Following the release of Chrome 51 for desktop last week, Google today launched Chrome 51 for Android, an update which is largely focused on performance improvements. You can download the new version now directly from Google Play.

Just like the desktop version, the Android release includes the new Credential Management API and improvements to page rendering. The former allows developers to use Chrome’s credential managers more extensively than just for storing a saved password. Custom login flows, remembering federated identity preferences, and general interaction to improve the login experience for users is now possible. Users can sign in with one tap and automatically sign back in when returning to the site.

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The Intersection Observer API, meanwhile, allows sites to detect element intersections as an asynchronous event. Sites can receive a callback whenever any element intersects a watched element or its children. Providing viewability information in this way eliminates the need for costly document monitoring. In short, sites no longer need to implement this functionality with custom JavaScript, and they gain the benefits of improved page load and scroll performance with support for passive event listeners.

Google estimates that over 80 percent of touch listeners don’t cancel the scroll and unnecessarily delay scrolling by up to several seconds, resulting in “jank” — when the page doesn’t seem anchored to the user’s finger. Chrome 51 allows developers to proactively declare that an event listener won’t prevent a scroll, eliminating the need to delay scrolling until the JavaScript completes, and making a big difference:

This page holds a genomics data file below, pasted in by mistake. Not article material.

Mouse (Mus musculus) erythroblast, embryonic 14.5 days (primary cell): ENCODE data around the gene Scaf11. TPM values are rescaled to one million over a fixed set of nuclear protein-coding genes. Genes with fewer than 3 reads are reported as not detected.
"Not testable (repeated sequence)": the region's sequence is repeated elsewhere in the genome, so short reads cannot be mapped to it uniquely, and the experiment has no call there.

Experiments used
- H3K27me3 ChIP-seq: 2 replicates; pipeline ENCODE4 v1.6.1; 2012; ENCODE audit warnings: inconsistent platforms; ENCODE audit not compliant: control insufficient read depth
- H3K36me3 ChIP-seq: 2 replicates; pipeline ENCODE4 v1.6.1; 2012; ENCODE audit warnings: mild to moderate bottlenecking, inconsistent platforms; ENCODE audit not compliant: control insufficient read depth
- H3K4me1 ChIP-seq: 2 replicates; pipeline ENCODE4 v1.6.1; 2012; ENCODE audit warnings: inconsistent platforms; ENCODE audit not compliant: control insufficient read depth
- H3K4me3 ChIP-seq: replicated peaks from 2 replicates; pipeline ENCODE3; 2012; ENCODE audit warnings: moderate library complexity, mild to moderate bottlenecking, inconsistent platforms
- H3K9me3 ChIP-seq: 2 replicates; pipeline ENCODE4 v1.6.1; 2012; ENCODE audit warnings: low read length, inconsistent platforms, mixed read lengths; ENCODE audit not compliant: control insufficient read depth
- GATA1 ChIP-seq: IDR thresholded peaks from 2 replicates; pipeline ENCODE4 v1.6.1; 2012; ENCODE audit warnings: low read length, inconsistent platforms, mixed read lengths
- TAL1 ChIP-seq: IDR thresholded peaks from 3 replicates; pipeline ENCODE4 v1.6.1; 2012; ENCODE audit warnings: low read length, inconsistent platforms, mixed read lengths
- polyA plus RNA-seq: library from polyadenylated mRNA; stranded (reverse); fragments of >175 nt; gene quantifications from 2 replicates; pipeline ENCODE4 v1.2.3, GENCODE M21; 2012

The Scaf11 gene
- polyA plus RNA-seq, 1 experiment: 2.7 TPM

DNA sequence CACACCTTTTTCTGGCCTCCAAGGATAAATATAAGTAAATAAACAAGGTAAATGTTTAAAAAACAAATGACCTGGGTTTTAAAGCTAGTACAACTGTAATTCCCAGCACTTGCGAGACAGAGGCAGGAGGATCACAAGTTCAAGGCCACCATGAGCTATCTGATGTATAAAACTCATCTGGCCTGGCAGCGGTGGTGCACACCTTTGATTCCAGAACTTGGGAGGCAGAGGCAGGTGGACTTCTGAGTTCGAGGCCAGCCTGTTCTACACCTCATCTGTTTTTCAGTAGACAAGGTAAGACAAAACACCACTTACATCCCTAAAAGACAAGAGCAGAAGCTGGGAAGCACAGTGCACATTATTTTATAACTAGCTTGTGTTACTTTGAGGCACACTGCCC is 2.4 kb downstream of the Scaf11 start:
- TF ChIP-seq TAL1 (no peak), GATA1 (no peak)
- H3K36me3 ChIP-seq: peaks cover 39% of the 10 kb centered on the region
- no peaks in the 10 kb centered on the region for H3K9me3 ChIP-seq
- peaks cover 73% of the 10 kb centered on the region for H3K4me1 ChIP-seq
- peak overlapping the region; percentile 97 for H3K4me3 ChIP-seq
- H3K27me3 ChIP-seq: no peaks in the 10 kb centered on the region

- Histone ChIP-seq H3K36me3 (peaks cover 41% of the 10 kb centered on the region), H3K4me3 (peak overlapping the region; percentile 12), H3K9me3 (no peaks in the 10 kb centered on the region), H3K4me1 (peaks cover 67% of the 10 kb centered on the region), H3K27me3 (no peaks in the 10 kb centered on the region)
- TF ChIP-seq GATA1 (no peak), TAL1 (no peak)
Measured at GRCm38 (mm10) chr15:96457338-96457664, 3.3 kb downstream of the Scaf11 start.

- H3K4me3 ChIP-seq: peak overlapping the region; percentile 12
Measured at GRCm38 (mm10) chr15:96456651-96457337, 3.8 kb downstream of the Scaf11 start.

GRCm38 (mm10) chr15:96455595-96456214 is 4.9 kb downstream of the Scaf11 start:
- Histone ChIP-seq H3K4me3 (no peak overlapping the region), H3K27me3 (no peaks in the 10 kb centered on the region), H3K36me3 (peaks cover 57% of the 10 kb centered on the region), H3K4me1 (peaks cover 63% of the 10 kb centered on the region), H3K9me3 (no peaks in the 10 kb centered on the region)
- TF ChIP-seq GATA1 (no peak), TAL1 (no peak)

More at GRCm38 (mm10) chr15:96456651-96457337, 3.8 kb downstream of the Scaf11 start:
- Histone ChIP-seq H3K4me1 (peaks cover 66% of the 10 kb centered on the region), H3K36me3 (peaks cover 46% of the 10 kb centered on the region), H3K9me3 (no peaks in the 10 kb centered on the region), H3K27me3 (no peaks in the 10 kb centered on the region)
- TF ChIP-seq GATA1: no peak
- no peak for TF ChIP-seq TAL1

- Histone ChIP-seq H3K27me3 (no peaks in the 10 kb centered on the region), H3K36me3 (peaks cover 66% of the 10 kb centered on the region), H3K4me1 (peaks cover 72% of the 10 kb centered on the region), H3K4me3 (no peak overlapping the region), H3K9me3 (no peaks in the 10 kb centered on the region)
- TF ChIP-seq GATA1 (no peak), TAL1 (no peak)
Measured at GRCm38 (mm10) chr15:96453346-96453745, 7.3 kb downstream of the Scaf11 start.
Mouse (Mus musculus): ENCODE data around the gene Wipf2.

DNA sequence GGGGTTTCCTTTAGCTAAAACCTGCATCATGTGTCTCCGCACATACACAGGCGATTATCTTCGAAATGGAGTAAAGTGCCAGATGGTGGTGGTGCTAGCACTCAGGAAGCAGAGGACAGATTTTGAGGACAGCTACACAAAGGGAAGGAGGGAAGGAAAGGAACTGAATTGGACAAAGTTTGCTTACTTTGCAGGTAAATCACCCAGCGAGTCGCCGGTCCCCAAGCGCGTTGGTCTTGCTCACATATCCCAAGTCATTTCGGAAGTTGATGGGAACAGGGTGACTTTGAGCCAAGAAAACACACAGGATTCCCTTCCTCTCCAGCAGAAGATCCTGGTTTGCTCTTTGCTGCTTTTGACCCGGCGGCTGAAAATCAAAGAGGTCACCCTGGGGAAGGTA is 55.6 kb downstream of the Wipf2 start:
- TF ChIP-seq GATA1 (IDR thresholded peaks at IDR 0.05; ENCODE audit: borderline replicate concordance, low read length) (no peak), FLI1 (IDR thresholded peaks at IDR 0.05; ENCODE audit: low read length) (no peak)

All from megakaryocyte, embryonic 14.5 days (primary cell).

Google has also reduced the overhead of offscreen rendering. Chrome no longer runs the rendering pipeline or requestAnimationFrame() callbacks for cross-origin frames that are offscreen. This eliminates unnecessary work and also reduces power consumption by up to 30 percent, according to Google’s own tests on several popular mobile sites. This essentially means that embedded content like videos, social widgets, and ads no longer creates overhead that slows down the page.

Chrome on Android now uses the same media pipeline as desktop Chrome. This improves WebAudio support and allows sites to interact with the playback rate for audio and video tags.

Last, but not least, Chrome 51 has removed the Merge Tabs feature that Google introduced with the debut of Android 5.0 Lollipop. This is the annoying functionality that made every open tab in Chrome also present in your recent apps in Android. It was the first thing I would disable with every Android device I got my hands on. Now it’s gone for good.

This is a big Chrome for Android update as mobile browser releases go. But don’t worry, Chrome 52 for Android will be here by the end of July.